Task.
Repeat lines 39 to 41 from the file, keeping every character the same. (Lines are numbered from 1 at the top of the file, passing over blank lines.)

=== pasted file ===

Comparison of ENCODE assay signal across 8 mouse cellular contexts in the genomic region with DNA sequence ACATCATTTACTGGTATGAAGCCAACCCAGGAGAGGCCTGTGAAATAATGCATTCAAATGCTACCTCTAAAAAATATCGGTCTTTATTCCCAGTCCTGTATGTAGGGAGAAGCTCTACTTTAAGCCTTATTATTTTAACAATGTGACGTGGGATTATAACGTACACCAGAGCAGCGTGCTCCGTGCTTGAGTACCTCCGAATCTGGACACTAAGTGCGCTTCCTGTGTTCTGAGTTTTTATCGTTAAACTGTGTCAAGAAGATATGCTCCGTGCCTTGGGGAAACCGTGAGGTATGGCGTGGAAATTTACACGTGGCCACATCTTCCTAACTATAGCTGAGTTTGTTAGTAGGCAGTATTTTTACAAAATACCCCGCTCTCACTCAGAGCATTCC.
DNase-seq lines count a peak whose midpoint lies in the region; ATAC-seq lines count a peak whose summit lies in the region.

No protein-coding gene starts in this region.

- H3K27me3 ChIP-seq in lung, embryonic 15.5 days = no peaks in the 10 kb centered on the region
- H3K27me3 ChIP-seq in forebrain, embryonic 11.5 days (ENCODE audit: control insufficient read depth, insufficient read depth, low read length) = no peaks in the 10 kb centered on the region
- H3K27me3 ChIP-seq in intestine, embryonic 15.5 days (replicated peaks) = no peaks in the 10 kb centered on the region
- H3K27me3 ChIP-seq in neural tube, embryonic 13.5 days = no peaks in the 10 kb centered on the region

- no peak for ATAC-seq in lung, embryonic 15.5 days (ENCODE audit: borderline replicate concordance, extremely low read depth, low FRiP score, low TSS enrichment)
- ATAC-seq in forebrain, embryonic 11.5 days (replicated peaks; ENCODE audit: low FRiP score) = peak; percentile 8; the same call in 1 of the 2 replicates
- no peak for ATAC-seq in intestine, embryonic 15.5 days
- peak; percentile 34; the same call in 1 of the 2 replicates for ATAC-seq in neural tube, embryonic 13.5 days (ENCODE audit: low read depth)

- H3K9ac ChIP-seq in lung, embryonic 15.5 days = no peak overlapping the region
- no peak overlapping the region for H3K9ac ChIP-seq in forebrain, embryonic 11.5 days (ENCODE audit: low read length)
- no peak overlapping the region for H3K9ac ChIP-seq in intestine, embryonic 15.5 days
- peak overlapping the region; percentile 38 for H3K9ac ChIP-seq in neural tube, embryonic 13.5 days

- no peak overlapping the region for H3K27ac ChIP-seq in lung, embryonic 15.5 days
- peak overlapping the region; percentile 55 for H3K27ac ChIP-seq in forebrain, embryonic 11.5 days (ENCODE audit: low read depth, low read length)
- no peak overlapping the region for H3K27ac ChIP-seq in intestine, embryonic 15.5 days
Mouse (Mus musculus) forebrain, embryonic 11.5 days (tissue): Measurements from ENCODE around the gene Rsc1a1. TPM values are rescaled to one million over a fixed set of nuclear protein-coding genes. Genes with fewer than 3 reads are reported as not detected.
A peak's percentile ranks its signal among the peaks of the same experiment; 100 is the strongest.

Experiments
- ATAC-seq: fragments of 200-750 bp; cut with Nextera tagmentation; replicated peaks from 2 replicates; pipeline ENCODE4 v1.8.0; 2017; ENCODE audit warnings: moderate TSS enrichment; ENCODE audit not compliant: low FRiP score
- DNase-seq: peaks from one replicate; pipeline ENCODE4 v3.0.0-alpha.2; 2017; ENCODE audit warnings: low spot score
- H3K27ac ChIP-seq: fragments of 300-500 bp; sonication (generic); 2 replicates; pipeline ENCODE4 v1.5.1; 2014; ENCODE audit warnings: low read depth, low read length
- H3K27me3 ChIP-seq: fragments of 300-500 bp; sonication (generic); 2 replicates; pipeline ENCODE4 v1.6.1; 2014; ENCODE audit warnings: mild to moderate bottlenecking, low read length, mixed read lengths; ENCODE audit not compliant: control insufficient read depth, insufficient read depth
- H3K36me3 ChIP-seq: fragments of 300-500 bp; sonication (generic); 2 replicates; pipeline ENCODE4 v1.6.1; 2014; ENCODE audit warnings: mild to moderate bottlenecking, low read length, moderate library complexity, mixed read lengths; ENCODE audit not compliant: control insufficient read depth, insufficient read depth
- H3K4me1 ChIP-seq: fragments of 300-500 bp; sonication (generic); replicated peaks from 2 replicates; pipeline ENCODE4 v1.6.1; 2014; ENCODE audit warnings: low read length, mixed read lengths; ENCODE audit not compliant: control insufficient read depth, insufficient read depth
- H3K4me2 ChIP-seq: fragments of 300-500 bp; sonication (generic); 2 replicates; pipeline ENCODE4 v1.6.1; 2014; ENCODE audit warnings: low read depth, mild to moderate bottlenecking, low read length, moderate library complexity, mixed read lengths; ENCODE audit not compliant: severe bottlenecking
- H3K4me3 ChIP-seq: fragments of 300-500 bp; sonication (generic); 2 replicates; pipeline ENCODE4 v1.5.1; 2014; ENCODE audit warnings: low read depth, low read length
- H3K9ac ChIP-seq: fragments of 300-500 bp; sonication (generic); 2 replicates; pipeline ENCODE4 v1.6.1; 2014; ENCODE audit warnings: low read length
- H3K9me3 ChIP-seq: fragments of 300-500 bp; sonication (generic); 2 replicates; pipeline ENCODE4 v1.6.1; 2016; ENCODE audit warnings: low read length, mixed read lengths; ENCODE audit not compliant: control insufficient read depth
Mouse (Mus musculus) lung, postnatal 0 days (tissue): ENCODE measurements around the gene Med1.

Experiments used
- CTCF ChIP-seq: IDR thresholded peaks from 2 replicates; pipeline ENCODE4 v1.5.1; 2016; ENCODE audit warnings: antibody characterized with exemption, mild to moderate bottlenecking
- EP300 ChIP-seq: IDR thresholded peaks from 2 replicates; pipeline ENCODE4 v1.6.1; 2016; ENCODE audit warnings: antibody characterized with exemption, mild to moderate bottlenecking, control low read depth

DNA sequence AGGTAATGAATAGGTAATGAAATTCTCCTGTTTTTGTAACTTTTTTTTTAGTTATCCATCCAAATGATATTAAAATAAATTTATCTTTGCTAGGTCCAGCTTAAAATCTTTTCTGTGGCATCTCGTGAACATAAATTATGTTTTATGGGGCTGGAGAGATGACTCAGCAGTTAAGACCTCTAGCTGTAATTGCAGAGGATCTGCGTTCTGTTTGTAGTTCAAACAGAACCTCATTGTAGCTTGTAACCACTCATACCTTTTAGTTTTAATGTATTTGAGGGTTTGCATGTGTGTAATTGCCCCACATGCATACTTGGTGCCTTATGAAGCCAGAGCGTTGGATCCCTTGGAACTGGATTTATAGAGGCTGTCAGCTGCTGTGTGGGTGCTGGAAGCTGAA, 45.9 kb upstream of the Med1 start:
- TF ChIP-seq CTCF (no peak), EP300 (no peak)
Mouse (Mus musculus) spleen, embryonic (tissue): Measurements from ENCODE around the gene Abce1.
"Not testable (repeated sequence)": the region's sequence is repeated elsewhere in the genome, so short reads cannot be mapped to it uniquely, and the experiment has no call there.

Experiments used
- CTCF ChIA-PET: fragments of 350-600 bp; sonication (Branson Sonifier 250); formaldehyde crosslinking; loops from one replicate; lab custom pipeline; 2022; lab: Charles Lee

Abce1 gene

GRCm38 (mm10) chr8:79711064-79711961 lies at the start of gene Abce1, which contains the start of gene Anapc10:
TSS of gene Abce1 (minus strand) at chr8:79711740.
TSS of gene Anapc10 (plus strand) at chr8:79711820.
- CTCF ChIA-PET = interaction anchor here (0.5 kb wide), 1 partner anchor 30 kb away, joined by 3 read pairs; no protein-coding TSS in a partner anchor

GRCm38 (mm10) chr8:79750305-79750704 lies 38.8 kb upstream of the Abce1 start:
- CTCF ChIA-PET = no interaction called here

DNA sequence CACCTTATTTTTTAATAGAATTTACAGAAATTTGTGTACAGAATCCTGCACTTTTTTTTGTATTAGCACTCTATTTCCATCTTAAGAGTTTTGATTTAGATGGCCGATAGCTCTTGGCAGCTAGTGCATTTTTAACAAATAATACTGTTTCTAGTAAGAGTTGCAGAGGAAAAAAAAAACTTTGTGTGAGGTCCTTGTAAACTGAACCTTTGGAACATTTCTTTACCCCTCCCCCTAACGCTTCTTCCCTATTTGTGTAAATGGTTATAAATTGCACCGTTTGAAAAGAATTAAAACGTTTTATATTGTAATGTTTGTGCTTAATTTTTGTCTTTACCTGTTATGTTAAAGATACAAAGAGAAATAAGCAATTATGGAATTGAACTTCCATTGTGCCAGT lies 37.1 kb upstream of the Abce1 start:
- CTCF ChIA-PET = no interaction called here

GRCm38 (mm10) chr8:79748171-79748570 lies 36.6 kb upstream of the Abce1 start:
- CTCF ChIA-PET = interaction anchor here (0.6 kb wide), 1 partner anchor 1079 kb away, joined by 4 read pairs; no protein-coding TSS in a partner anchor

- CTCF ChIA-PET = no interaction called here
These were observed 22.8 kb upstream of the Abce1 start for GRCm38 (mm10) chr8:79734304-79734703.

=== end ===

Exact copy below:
"Not testable (repeated sequence)": the region's sequence is repeated elsewhere in the genome, so short reads cannot be mapped to it uniquely, and the experiment has no call there.

Experiments used
- CTCF ChIA-PET: fragments of 350-600 bp; sonication (Branson Sonifier 250); formaldehyde crosslinking; loops from one replicate; lab custom pipeline; 2022; lab: Charles Lee